The Senate press release:

Continue reading "Two of three Senate redistricting maps are out " »

House Ethics Committee extends Alcee Hastings probe

The House Ethics Committee said it will take another 45 days to look into allegations that U.S. Rep. Alcee Hastings, D-Miramar, subjected a former employee to sexual harassment and retaliation when he was co-chairman of an independent U.S. agency.

Hastings has asked a court to throw out claims that he subjected a former employee to sexual harassment and retaliation when he was co-chairman of an independent U.S. agency. The Office of Congressional Ethics this summer contacted the staffer, Winsome Packer.

Judicial Watch in March filed a lawsuit against Hastings on Packer's behalf. The lawsuit alleges that Packer, a staffer on a House commission that Hastings led, was subjected to a "never-ending barrage of unwanted sexual advances" and was threatened and intimidated when she tried to report Hastings' behavior. Hastings in March called the assertions "ludicrous" and said he'd "never sexually harassed anyone." His attorney, Tonya Robinson, said the lawmaker was "deeply disturbed" by the allegations in the lawsuit "and, in the strongest terms, denies the charges. Mr. Hastings has stated unequivocally that the plaintiff's claims are untruthful and without merit."

Packer says Hastings asked several times to stay at her apartment or to get her to visit his hotel room in Vienna, Austria, when she worked as staff representative and he was co-chairman of the Helsinki Commission. She also said Hastings asked her what kind of underwear she was wearing and alleged that much of the harassment occurred when he was in Europe on business for the commission, which advises on U.S. policy about security, human rights and other issues in Europe.

The committee said in a statement that the "mere fact of a referral or an extension, and the mandatory disclosure of such an extension and the name of the subject of the matter, does not itself indicate that any violation has occurred, or reflect any judgment on behalf of the committee." The committee said it will announce its course of action on or before Jan. 11.

Tim Pawlenty: 'Barack Obama is the Barney Fife of presidents,' like Jimmy Carter

Republican Mitt Romney's presidential campaign hosted 12 press-conference calls this afternoon to respond to the Democratic National Committee's two "Mitt vs. Mitt" ads hitting the presidential candidate for his reversals.

Romney's campaign co-chair and former rival, former Minn. Gov. Tim Pawlenty, said President Obama and the Democrats are doing all they can to avoid talking about jobs.

"Barack Obama is the Barney Fife of presidents," Pawlenty said, calling Obama's performance "stumbling, bumbling, ineffective" and reminiscent of Jimmy Carter.

"The last thing they want to do is run against Mitt Romney....They are purposely and systematically... trying to tear him down," Pawlenty said.

Pawlenty ticked off the misery-index increases under Obama: unemployment, deficits and taxes (albeit, they haven't increased much).

"It's obvious Barack Obama does not want to face Mitt Romney.... He would lose in each of these categories," Pawlenty said. He said the DNC's character assassination of Romney was simple: They have nothing to brag about.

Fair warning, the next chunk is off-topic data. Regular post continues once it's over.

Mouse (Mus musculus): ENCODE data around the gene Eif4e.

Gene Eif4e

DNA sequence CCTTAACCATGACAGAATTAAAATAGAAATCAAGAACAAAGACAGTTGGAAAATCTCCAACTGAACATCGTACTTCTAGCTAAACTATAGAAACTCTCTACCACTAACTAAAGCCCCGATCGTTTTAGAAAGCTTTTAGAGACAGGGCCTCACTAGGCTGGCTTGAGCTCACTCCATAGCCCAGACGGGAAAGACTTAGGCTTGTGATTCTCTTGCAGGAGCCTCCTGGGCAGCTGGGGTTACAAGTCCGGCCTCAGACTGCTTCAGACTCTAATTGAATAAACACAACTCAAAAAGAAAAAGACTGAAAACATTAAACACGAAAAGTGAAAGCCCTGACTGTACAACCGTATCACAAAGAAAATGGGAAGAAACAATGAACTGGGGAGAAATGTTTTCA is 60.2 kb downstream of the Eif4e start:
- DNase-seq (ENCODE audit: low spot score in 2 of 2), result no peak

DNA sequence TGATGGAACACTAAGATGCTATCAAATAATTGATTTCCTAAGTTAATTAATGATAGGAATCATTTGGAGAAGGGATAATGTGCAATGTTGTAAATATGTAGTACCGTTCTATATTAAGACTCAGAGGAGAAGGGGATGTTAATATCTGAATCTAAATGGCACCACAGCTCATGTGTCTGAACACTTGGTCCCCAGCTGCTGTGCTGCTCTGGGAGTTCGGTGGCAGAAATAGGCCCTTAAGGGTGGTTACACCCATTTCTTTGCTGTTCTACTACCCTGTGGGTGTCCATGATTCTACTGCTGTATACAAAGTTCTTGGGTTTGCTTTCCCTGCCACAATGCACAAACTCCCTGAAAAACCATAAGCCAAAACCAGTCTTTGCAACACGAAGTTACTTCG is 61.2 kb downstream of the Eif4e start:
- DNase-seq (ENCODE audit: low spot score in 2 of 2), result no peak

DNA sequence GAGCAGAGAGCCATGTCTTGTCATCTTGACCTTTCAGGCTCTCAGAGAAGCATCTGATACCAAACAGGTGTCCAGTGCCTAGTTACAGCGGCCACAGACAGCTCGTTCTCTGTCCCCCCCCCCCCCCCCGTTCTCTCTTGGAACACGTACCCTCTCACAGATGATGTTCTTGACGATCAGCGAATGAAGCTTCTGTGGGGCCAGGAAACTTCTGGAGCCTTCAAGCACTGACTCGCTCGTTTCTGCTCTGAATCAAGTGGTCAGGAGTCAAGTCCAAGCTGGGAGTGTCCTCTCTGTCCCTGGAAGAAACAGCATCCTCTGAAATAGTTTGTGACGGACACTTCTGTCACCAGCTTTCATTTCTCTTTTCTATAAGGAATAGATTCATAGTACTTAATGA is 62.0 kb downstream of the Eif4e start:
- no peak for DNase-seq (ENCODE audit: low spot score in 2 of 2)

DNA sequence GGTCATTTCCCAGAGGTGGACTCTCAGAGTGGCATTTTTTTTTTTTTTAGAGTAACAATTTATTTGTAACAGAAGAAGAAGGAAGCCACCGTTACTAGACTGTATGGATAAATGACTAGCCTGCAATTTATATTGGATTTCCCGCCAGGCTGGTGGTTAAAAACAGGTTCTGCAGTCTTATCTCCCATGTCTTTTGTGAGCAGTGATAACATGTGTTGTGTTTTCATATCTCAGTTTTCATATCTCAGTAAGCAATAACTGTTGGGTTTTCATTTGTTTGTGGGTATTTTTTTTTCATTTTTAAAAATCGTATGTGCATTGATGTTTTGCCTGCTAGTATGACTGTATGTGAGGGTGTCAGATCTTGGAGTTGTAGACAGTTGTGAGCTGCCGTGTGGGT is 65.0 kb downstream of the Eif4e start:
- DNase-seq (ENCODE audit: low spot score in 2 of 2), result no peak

"They dont want to focus on their own failure," Pawlenty said.

When asked about the New Hampshire Union Leader's endorsement of Newt Gingrich, Pawlenty shrugged it off. He said Romney was going to get his "fair share" of endorsements, but can't "win them all."

Added Romney spokeswoman Gail Gitcho: "In no way is this primary over yet." She said the campaign would try to win in Iowa (a first by a campaign at times that seemed to cold-shoulder the Hawkeye State). "Our strategy is to win there," she said. 

No mention of Florida, but Romney is well-positioned to win here. He'll be fundraising and campaigning tonight and tomorrow in Coral Gables, Miami, Naples and Tampa. In Miami, at 8:30 a.m., he'll tour Conchita Foods (maker of tasty guava paste and other Cuban foods) and at 4 p.m., he has a Tampa Port event.


What's behind 'retrogression?' The big word that's become focus of redistricting debate

Retrogression. It’s a big word, with heavy implications for Florida’s redistricting debate. We wrote about it in today’s story, highlighting how the issue is already causing some intra-party turmoil for both Republicans and Democrats.

Legislators must decide how many new districts should be carved to elect minorities, comply with the new standards of Amendments 5 and 6, and stay clear of violating the federal Voting Rights Act.

Retrogression is basically the reduction in voting strength of a racial or ethnic minority based on a redistricting plan.

There are questions galore: Does retrogression apply to the whole map or to just voters in a certain region? Is it retrogression if the voting strength of a minority majority district in Jacksonville is reduced but two new districts are created that increase the opportunity for blacks to be elected in other parts of the state? What constitutes voting strength? Performance or percentage?

Continue reading "What's behind 'retrogression?' The big word that's become focus of redistricting debate" »

Dems begin the say-anything bash-o-rama on Mitt Romney

Guess who Democrats think the Republican presidential nominee is? Roll the video. Or, actually, videos. The Democratic National Committee unveiled a 4 minute web ad and a new TV ad (which can't run in Florida due to limitations before the Jan. 31 primary) bashing Mitt Romney for being "two men trapped in one body."

DNC chair, Weston Rep. Debbie Wasserman Schultz, just finished a conference call to tout the ads and drive the message home. "He is a flip flopper, a candidate with no core beliefs and someone who will say anything to get elected," Wasserman Schultz said, likening Romney to one of her children who fibs.

"Keeping track of all the lies gets a little tiring and difficult," she said, chiding Romney for his positions on payroll taxes, Grover Norquist's tax pledge, the auto bailout, Obama's healthcare plan, climate-change legislation, Iraq, Afghanistan, trade with China, immigration (as evidenced in today's Bloomberg story), gay rights, abortion and....?

Wasserman Schultz disputed the idea that the DNC believes Romney is the frontrunner. She said that the other Republican candidates haven't done a good enough job exposing Romney for his shifting positions. Yeah, right.

Here's what conservative blogger Erick Erickson says: "The DNC is gambling that Romney will be the nominee, but they also know there is a lot of angst with the GOP. By hitting Romney now they can potentially drag out the pain of the Republican Primary before doing what every Democrat and Beltway Pundit in America thinks — settling for Romney, a guy they will have already defined as a flip-flopper."